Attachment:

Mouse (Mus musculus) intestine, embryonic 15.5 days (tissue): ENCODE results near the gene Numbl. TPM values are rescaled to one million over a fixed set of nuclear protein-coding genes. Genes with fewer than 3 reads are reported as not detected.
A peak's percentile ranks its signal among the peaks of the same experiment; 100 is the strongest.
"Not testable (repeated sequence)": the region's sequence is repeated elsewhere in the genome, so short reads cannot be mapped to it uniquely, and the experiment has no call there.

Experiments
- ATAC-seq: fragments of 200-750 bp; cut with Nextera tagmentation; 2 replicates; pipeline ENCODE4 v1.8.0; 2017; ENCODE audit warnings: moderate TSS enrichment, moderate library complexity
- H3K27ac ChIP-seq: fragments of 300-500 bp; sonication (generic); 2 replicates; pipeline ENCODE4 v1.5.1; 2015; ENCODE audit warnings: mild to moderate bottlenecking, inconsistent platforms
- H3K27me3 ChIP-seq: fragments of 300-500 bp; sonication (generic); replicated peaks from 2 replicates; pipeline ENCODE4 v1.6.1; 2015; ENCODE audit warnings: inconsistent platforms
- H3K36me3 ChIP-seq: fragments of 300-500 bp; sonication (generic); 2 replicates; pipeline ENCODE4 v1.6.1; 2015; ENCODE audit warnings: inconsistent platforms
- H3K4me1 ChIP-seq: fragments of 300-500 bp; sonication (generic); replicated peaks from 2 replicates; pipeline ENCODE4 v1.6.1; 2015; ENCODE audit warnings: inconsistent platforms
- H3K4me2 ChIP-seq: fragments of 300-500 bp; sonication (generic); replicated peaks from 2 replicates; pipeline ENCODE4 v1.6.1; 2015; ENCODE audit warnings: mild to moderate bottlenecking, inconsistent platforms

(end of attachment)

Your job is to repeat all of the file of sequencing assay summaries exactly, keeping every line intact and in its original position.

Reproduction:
Mouse (Mus musculus) intestine, embryonic 15.5 days (tissue): ENCODE results near the gene Numbl. TPM values are rescaled to one million over a fixed set of nuclear protein-coding genes. Genes with fewer than 3 reads are reported as not detected.
A peak's percentile ranks its signal among the peaks of the same experiment; 100 is the strongest.
"Not testable (repeated sequence)": the region's sequence is repeated elsewhere in the genome, so short reads cannot be mapped to it uniquely, and the experiment has no call there.

Experiments
- ATAC-seq: fragments of 200-750 bp; cut with Nextera tagmentation; 2 replicates; pipeline ENCODE4 v1.8.0; 2017; ENCODE audit warnings: moderate TSS enrichment, moderate library complexity
- H3K27ac ChIP-seq: fragments of 300-500 bp; sonication (generic); 2 replicates; pipeline ENCODE4 v1.5.1; 2015; ENCODE audit warnings: mild to moderate bottlenecking, inconsistent platforms
- H3K27me3 ChIP-seq: fragments of 300-500 bp; sonication (generic); replicated peaks from 2 replicates; pipeline ENCODE4 v1.6.1; 2015; ENCODE audit warnings: inconsistent platforms
- H3K36me3 ChIP-seq: fragments of 300-500 bp; sonication (generic); 2 replicates; pipeline ENCODE4 v1.6.1; 2015; ENCODE audit warnings: inconsistent platforms
- H3K4me1 ChIP-seq: fragments of 300-500 bp; sonication (generic); replicated peaks from 2 replicates; pipeline ENCODE4 v1.6.1; 2015; ENCODE audit warnings: inconsistent platforms
- H3K4me2 ChIP-seq: fragments of 300-500 bp; sonication (generic); replicated peaks from 2 replicates; pipeline ENCODE4 v1.6.1; 2015; ENCODE audit warnings: mild to moderate bottlenecking, inconsistent platforms